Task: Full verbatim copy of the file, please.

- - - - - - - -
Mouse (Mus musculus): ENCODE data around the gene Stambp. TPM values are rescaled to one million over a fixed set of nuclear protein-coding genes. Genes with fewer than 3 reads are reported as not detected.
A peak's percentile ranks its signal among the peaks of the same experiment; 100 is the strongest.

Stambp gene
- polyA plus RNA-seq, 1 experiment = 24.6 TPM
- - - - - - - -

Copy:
Mouse (Mus musculus): ENCODE data around the gene Stambp. TPM values are rescaled to one million over a fixed set of nuclear protein-coding genes. Genes with fewer than 3 reads are reported as not detected.
A peak's percentile ranks its signal among the peaks of the same experiment; 100 is the strongest.

Stambp gene
- polyA plus RNA-seq, 1 experiment = 24.6 TPM